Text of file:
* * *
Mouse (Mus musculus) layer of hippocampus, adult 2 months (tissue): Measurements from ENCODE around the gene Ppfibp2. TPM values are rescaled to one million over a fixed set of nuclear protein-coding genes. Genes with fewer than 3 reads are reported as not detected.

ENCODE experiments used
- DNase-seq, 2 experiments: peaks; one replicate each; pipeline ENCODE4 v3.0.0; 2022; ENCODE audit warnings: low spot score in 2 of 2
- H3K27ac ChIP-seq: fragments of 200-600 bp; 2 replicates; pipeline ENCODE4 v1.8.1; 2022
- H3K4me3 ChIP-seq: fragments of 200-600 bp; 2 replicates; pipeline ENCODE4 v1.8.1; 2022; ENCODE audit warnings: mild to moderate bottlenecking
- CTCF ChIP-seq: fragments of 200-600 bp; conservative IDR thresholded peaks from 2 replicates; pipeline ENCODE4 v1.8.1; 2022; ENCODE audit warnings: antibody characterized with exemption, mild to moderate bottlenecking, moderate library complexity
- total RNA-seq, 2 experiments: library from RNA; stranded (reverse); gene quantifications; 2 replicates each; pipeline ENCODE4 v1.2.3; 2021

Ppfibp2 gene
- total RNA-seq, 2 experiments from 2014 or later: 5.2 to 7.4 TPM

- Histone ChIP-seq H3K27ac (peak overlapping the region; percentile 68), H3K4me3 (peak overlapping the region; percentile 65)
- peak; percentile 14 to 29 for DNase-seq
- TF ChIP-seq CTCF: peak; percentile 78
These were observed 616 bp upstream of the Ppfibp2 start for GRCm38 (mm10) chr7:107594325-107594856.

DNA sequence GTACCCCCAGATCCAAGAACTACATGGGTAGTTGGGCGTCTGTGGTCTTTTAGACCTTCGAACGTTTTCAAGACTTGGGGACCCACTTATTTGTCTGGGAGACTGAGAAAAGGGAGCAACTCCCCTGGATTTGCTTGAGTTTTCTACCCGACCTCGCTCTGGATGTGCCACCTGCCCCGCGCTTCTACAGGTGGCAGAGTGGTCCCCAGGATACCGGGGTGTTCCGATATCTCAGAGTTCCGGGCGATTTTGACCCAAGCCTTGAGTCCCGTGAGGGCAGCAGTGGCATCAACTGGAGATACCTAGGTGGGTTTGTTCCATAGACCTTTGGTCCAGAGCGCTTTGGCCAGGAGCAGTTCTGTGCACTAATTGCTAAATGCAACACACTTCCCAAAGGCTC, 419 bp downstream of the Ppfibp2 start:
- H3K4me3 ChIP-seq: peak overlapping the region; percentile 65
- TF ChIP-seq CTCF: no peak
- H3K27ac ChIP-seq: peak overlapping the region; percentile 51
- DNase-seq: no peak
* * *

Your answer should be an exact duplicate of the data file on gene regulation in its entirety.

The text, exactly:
Mouse (Mus musculus) layer of hippocampus, adult 2 months (tissue): Measurements from ENCODE around the gene Ppfibp2. TPM values are rescaled to one million over a fixed set of nuclear protein-coding genes. Genes with fewer than 3 reads are reported as not detected.

ENCODE experiments used
- DNase-seq, 2 experiments: peaks; one replicate each; pipeline ENCODE4 v3.0.0; 2022; ENCODE audit warnings: low spot score in 2 of 2
- H3K27ac ChIP-seq: fragments of 200-600 bp; 2 replicates; pipeline ENCODE4 v1.8.1; 2022
- H3K4me3 ChIP-seq: fragments of 200-600 bp; 2 replicates; pipeline ENCODE4 v1.8.1; 2022; ENCODE audit warnings: mild to moderate bottlenecking
- CTCF ChIP-seq: fragments of 200-600 bp; conservative IDR thresholded peaks from 2 replicates; pipeline ENCODE4 v1.8.1; 2022; ENCODE audit warnings: antibody characterized with exemption, mild to moderate bottlenecking, moderate library complexity
- total RNA-seq, 2 experiments: library from RNA; stranded (reverse); gene quantifications; 2 replicates each; pipeline ENCODE4 v1.2.3; 2021

Ppfibp2 gene
- total RNA-seq, 2 experiments from 2014 or later: 5.2 to 7.4 TPM

- Histone ChIP-seq H3K27ac (peak overlapping the region; percentile 68), H3K4me3 (peak overlapping the region; percentile 65)
- peak; percentile 14 to 29 for DNase-seq
- TF ChIP-seq CTCF: peak; percentile 78
These were observed 616 bp upstream of the Ppfibp2 start for GRCm38 (mm10) chr7:107594325-107594856.

DNA sequence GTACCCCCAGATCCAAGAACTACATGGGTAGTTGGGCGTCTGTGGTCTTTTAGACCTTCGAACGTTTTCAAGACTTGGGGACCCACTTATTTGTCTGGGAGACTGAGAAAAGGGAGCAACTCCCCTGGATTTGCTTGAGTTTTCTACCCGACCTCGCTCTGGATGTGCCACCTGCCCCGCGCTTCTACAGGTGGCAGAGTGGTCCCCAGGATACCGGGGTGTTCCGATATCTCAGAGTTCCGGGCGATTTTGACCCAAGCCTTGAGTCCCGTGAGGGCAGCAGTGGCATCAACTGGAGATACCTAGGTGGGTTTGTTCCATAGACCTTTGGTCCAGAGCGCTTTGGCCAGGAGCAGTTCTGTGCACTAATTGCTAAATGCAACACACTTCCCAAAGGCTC, 419 bp downstream of the Ppfibp2 start:
- H3K4me3 ChIP-seq: peak overlapping the region; percentile 65
- TF ChIP-seq CTCF: no peak
- H3K27ac ChIP-seq: peak overlapping the region; percentile 51
- DNase-seq: no peak